Effect of feeding frequency on performance, nutrient digestibility, energy and nitrogen balances in juvenile African catfish (Clarias gariepinus) fed diets with two levels of crystalline methionine

Elesho, Folasade E.; Kröckel, Saskia; Ciavoni, Elisa; Sutter, David A.H.; Verreth, Johan A.J.; Schrama, Johan W.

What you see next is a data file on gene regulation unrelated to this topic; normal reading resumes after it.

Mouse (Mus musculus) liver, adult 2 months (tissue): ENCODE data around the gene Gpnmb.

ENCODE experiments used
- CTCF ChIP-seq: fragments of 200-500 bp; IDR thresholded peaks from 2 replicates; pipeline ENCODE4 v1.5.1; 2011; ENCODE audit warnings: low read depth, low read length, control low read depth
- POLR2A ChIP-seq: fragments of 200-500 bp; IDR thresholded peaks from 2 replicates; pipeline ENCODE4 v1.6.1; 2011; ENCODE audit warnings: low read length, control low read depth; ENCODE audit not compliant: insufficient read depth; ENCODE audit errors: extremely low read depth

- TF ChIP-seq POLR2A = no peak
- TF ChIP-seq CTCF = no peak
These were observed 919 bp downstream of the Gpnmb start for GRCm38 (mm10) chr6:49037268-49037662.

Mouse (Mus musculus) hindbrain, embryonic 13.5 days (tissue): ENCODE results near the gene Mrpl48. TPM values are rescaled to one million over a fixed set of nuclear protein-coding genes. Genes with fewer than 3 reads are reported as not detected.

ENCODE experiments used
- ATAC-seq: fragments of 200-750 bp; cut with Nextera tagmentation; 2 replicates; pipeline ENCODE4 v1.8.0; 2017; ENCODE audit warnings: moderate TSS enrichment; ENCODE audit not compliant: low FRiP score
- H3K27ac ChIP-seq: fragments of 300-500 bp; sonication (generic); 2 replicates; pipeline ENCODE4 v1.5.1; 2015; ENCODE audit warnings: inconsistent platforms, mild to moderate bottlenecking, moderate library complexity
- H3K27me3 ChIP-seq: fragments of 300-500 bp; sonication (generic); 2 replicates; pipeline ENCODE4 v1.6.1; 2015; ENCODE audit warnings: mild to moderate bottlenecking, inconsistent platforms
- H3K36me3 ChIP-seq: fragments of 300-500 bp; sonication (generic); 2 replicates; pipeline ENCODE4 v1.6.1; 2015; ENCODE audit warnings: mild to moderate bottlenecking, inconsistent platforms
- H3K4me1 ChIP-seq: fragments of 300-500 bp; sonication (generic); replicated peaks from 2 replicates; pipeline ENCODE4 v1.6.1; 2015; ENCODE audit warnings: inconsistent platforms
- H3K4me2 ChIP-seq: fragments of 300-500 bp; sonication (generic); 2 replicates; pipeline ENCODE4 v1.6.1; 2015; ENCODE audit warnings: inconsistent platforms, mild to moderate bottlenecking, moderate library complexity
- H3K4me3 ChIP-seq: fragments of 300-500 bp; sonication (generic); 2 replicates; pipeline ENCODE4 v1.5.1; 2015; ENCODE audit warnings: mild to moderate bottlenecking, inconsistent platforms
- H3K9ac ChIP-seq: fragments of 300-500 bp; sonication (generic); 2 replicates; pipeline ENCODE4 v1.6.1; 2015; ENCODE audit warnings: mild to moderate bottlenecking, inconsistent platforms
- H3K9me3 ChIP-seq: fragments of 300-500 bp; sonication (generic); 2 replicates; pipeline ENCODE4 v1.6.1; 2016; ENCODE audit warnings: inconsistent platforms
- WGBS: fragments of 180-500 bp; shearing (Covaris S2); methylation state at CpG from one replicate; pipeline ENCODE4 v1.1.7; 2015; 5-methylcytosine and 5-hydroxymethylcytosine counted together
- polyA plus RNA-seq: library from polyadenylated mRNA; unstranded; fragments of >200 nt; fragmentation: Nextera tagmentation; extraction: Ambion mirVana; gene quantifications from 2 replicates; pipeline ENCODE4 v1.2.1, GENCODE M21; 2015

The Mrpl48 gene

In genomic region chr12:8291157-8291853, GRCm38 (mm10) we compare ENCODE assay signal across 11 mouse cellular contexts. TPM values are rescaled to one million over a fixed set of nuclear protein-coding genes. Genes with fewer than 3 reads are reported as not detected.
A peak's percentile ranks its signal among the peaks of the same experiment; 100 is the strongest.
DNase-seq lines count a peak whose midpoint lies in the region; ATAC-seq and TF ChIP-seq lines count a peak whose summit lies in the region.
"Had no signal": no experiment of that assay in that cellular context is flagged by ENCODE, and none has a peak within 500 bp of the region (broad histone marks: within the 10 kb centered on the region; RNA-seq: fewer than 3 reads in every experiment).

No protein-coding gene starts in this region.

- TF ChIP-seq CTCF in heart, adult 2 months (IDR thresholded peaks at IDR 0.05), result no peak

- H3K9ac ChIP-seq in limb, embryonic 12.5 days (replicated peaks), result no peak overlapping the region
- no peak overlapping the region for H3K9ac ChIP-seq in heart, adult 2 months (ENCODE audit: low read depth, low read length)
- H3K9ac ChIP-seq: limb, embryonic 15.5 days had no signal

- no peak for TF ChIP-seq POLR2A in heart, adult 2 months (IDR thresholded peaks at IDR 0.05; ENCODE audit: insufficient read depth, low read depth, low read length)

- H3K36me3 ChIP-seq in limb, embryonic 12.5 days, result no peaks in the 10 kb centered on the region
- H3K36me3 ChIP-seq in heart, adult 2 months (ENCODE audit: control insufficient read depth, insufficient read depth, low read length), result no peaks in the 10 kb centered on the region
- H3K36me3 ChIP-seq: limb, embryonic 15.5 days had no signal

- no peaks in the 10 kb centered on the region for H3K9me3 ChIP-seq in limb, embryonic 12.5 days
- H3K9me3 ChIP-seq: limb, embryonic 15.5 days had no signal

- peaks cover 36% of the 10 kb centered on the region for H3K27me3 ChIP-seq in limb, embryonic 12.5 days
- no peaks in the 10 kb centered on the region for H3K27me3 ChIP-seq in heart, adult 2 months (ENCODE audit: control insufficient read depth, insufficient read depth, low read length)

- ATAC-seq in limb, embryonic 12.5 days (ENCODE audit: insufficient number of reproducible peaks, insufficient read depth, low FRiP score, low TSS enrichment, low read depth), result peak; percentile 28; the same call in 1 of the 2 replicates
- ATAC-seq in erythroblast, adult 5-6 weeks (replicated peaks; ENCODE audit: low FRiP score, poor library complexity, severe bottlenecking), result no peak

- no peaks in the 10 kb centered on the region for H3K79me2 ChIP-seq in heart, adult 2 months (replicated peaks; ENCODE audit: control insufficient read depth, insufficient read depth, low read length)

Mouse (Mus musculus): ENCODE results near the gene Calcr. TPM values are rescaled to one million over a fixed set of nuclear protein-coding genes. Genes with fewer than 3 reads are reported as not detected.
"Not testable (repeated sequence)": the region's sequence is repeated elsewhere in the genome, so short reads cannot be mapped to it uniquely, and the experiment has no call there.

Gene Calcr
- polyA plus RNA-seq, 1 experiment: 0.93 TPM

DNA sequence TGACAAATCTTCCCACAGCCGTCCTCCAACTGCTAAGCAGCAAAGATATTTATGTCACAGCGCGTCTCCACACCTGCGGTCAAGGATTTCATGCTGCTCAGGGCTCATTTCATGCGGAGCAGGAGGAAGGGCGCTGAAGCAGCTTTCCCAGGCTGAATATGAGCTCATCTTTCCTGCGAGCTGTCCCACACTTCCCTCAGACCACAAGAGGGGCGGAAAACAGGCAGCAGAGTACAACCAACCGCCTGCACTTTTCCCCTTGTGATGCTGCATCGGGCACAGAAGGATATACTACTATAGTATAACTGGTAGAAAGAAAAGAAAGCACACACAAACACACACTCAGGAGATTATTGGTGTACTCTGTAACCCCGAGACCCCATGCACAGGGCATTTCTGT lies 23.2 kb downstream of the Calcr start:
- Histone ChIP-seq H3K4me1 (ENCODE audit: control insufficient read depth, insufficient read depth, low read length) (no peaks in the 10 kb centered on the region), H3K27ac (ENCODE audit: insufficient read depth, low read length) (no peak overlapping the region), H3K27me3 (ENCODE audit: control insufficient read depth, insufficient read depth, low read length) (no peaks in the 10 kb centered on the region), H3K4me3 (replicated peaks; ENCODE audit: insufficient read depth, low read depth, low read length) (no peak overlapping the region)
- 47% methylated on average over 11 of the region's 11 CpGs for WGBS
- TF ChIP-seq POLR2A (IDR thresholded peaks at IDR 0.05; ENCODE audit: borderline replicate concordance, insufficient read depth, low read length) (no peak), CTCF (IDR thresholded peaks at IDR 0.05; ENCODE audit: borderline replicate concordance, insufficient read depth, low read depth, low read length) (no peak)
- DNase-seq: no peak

In this study, the effect of feeding frequency and its interaction with crystalline methionine supplementation level on performance, digestion, energy and nitrogen balances was assessed. The experiment had a 2 × 4 factorial design, testing two levels of crystalline methionine (Met) and four feeding frequencies. The two diets contained Met either just fulfilling or exceeding the Met requirement of African catfish (Clarias gariepinus). African catfish with initial mean weight of 44 g were allocated to one of four feeding frequencies (six, two, one time (s) per day and two times out of three days) in a recirculation aquaculture system. Fish were fed an equal daily ration for 32 days. Performance parameters, nutrient digestibility, body composition, and nutrient balances were evaluated. Except for digestible nitrogen intake and dry matter body content, none of tested parameters was affected by the interaction between dietary Met levels and feeding frequencies. Growth, energy and nitrogen gain were unaffected by feeding frequency as well as dietary Met level. FCR was low, being 0.84 averaged over all treatments. However, feeding frequency affected feed intake and the apparent digestibility coefficient (ADC) of nutrients. Feeding at lowest frequency was accompanied by a lower feed consumption compared to other frequencies (P < 0.001). At higher frequency, ADC was higher for macronutrients but lower for phosphorus and magnesium. It was concluded that the asynchronous availability of AA for protein synthesis, which is often suggested to cause a sub-optimal utilization of crystalline AA, was not influenced by feeding frequency. However, feeding at a low frequency hampered daily feed intake of African catfish. Whereas, higher frequency improved nutrient digestibility, though it did not result in improved growth probably due to the higher energy required for maintenance related to physical activities at higher frequency.